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LONDON — British health authorities have for the first time approved an antibody test that shows whether people have previously been exposed to the new coronavirus.

The test, manufactured by Swiss pharmaceutical firm Roche, has already been approved for use in the United States and the European Union.

Public Health England says government scientists found the test to be 100% accurate. It shows whether people have been exposed to the virus that causes COVID-19 and have developed antibodies against it, which may provide some immunity.

The British government says it is working on plans to offer antibody tests to health care workers and the public.

Prime Minister Boris Johnson has said an antibody test could be a “game changer” in allowing the U.K. to end its national lockdown. But attempts to find a reliable test have been troubled. Some 17.5 million tests ordered from various suppliers all failed to meet U.K. standards.

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HELSINKI — Finland has reopened elementary and secondary schools after a two-month hiatus amid the government’s strict distancing and hygiene guidelines for students and teachers in efforts to avoid a rise in COVID-19 infections.

The Nordic country introduced a lockdown in mid-March, including the mandatory closure of schools for all children older than 10 and a recommendation for younger children to stay home.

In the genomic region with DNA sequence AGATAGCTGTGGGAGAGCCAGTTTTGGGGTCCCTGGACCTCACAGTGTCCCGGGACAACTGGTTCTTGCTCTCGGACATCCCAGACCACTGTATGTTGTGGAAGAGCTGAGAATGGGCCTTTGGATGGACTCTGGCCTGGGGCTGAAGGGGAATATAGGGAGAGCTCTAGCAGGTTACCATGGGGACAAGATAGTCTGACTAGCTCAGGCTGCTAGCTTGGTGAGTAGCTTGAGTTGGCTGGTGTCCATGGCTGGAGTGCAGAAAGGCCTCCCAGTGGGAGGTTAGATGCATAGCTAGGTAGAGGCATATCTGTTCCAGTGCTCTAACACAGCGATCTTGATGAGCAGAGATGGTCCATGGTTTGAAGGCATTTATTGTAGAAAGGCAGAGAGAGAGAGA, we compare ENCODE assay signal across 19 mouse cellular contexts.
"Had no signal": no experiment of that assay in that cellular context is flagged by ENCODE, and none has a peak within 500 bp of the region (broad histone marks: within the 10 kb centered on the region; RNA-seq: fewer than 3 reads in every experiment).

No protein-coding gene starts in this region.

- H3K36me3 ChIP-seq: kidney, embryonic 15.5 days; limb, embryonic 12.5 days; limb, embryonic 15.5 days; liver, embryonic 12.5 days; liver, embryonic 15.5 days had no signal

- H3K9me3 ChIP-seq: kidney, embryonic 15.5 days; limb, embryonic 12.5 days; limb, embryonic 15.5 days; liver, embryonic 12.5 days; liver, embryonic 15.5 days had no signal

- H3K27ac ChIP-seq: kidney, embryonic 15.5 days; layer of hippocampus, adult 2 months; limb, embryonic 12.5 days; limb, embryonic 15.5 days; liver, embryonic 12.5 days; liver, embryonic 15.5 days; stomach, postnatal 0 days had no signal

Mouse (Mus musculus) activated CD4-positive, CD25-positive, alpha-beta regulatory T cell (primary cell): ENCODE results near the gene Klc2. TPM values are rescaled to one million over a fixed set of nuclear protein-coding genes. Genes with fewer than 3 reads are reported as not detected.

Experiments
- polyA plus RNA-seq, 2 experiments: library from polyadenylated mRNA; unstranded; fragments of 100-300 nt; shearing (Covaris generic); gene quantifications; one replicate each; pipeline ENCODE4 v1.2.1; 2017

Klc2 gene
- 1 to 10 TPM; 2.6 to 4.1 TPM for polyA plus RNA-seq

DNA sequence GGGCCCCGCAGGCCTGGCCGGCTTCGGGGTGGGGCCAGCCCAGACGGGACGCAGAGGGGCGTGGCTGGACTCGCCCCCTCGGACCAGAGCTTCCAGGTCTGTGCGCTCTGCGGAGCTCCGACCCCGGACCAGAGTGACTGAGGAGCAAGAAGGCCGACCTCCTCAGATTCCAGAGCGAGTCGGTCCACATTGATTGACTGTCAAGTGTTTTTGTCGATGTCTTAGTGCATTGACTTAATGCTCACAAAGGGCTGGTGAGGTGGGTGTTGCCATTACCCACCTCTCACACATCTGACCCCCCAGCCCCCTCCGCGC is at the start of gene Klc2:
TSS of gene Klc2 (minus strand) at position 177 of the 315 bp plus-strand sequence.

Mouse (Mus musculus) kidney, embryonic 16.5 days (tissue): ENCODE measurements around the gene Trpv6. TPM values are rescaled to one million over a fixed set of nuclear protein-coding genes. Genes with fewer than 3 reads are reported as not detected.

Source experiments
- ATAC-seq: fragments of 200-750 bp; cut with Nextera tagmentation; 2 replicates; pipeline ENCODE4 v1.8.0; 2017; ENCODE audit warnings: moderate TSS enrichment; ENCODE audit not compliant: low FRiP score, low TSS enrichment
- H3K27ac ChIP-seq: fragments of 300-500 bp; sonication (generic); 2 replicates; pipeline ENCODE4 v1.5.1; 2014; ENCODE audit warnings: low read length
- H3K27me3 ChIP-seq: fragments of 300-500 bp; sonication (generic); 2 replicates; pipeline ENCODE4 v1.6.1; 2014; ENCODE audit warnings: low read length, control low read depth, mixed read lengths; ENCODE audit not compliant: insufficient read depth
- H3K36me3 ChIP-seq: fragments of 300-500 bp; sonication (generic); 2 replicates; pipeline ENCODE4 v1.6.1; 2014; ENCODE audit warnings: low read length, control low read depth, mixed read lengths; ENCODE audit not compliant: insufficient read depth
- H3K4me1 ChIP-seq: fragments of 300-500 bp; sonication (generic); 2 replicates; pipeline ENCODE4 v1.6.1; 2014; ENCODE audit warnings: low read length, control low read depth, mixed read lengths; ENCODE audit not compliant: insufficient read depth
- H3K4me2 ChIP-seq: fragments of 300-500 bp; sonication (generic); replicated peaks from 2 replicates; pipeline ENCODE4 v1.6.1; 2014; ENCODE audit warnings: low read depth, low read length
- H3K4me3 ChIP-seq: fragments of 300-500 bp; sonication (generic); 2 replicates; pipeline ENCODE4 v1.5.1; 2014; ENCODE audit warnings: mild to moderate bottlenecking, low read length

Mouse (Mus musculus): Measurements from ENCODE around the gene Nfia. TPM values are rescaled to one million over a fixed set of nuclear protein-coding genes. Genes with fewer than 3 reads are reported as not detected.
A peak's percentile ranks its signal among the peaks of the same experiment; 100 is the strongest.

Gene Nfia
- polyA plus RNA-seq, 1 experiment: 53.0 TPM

After weeks of remote classes and distance learning, schools reopened Thursday for two weeks before the summer break starts in early June.

Students are being kept at a safe distance from each other in classrooms, frequent hand-washing is required and only one class at a time is allowed to stay outside during breaks.

Principal Jorma Kauppila from the Katariina school in the southern city of Turku told Finnish news agency STT that “kids and youngsters have been happy to return here. Arrangements have worked out as planned.”

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MADRID — Spanish authorities are calling for people to respect social distancing after a dozen protesters against the central government’s handling of the coronavirus pandemic refused to disband late on Wednesday.

Clad in Spanish flags and banging pots, a few hundred protesters took to the streets shouting “Freedom! Freedom!” and demanding the resignation of Prime Minister Pedro Sánchez.

Videos of the gathering in an upscale Madrid neighborhood showed protesters demanding the end of lockdown measures.

Spain’s far-right political party, Vox, has been calling for pot-banging protests against Spain’s left-wing government’s response to the new virus, which has claimed at least 27,000 lives since early March.

The Spanish government’s top security official in Madrid, José Manuel Franco told Cadena SER radio, that the crackdown was against illegal gatherings during the pandemic, not to repress criticism against officials.

Spain’s daily coronavirus death toll rose above 200 for the first time in five days, with 217 fatalities reported Thursday. It brings the outbreak death toll to 27, 321, with nearly 230,000 total cases.

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KUALA LUMPUR, Malaysia — A World Health Organization official says the debate between ensuring health and reviving the economy is a “false dichotomy” and that countries must remain vigilant even as they move to lift restrictions.

The WHO Western Pacific director Takeshi Kasai says the reopening of the economy shouldn’t be rushed and must be done cautiously. He says the world must “create a new normal in which we don’t have to choose between health and livelihood.”

Kasai said Thursday that countries must strengthen their health system and have measures in place for early detection, isolation and contact tracing, and ensure they are ready for the possibility of large-scale community outbreak.